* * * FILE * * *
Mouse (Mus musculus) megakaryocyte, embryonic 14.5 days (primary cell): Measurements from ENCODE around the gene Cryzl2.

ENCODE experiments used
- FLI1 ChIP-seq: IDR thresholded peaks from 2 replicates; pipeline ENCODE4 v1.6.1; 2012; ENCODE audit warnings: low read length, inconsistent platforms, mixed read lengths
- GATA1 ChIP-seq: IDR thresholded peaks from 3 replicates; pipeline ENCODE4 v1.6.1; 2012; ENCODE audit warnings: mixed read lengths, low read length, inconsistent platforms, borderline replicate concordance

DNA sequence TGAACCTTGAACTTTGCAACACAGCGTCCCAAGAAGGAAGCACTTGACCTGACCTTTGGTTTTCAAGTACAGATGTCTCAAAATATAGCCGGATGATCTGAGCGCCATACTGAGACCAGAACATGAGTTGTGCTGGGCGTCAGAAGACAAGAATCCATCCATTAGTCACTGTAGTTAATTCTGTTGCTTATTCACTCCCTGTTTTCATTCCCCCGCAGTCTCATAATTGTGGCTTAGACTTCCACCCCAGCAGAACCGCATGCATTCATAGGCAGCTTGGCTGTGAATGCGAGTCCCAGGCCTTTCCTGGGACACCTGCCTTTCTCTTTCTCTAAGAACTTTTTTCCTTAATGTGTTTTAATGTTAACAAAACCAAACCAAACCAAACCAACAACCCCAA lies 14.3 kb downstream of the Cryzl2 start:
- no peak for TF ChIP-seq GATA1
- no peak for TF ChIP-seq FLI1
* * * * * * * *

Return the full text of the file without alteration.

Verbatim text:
Mouse (Mus musculus) megakaryocyte, embryonic 14.5 days (primary cell): Measurements from ENCODE around the gene Cryzl2.

ENCODE experiments used
- FLI1 ChIP-seq: IDR thresholded peaks from 2 replicates; pipeline ENCODE4 v1.6.1; 2012; ENCODE audit warnings: low read length, inconsistent platforms, mixed read lengths
- GATA1 ChIP-seq: IDR thresholded peaks from 3 replicates; pipeline ENCODE4 v1.6.1; 2012; ENCODE audit warnings: mixed read lengths, low read length, inconsistent platforms, borderline replicate concordance

DNA sequence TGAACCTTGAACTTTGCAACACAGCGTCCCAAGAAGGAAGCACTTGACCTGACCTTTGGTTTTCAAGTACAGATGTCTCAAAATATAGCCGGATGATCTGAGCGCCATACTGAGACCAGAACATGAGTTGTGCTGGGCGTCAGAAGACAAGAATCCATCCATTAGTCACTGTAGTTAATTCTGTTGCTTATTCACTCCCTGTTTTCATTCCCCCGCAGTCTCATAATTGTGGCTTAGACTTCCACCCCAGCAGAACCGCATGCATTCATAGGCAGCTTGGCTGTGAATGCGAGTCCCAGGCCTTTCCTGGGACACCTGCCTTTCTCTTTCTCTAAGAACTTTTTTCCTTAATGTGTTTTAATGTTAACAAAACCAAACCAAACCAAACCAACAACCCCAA lies 14.3 kb downstream of the Cryzl2 start:
- no peak for TF ChIP-seq GATA1
- no peak for TF ChIP-seq FLI1